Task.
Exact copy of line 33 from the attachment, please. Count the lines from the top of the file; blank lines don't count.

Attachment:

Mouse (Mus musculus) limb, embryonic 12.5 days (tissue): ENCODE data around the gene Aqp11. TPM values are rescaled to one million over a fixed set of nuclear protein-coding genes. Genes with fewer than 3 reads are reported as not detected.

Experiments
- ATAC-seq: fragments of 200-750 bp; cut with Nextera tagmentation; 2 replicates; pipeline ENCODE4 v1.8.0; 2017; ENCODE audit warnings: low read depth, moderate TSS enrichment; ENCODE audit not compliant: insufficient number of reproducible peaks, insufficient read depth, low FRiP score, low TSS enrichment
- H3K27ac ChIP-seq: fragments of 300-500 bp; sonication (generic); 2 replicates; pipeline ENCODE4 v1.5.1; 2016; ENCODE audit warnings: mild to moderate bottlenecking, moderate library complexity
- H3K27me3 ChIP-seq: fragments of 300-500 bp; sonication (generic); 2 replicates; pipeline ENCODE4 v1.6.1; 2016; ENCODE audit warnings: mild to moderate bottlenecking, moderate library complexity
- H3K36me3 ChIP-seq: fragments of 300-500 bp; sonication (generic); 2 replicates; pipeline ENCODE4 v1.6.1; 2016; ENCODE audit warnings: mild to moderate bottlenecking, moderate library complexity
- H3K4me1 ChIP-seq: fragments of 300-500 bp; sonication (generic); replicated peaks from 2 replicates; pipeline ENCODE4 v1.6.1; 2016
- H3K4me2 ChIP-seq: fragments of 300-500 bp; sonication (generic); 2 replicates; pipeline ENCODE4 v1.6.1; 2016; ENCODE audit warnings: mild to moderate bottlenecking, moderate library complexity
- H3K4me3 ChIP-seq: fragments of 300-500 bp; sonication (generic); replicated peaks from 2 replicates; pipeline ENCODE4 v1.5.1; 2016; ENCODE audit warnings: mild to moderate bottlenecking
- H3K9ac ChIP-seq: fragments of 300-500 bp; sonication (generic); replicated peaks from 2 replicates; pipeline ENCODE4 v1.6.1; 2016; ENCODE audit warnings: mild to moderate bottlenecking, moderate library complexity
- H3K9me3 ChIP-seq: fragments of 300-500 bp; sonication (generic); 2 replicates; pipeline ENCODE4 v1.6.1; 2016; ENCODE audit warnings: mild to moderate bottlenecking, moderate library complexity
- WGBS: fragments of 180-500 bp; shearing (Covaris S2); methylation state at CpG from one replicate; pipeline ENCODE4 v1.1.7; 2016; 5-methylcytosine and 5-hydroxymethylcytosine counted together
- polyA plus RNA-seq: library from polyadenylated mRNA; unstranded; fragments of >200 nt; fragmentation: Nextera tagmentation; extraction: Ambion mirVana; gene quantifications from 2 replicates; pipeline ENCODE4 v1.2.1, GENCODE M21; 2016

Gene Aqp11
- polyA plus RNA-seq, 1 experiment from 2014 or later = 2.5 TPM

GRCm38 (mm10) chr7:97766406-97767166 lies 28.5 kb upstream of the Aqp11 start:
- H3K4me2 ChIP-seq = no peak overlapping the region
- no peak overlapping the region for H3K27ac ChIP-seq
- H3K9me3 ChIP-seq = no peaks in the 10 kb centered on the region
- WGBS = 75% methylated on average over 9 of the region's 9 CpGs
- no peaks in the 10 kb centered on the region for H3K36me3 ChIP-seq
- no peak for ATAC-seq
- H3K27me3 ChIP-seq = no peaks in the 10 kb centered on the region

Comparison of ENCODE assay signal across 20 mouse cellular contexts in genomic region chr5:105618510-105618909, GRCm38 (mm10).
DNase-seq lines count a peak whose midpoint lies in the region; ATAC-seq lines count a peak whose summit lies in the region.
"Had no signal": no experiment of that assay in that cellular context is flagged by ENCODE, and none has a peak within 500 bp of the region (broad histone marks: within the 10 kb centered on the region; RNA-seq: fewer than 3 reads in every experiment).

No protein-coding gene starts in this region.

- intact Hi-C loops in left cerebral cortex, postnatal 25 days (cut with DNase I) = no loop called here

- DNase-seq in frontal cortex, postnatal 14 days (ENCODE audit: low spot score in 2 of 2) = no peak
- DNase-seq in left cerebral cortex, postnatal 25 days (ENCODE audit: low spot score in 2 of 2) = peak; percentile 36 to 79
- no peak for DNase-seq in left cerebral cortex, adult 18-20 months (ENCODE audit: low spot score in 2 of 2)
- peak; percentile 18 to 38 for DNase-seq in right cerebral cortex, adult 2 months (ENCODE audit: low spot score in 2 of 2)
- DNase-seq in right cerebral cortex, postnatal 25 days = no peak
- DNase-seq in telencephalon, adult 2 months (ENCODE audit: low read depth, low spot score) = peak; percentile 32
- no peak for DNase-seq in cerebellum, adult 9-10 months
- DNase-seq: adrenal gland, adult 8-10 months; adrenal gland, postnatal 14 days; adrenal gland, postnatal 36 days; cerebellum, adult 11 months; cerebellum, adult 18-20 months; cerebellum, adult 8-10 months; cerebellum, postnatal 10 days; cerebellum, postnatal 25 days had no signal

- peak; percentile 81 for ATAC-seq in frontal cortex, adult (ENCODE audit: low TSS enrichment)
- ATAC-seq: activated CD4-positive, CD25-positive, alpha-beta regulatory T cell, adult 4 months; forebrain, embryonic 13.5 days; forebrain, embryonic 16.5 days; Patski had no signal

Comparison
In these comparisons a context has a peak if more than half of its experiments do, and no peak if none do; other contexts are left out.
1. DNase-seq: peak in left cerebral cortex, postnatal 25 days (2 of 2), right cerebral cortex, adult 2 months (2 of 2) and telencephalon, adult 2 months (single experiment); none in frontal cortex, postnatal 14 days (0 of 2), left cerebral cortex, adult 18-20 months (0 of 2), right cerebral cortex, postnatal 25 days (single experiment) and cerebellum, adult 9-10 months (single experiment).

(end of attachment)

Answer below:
- DNase-seq in right cerebral cortex, postnatal 25 days = no peak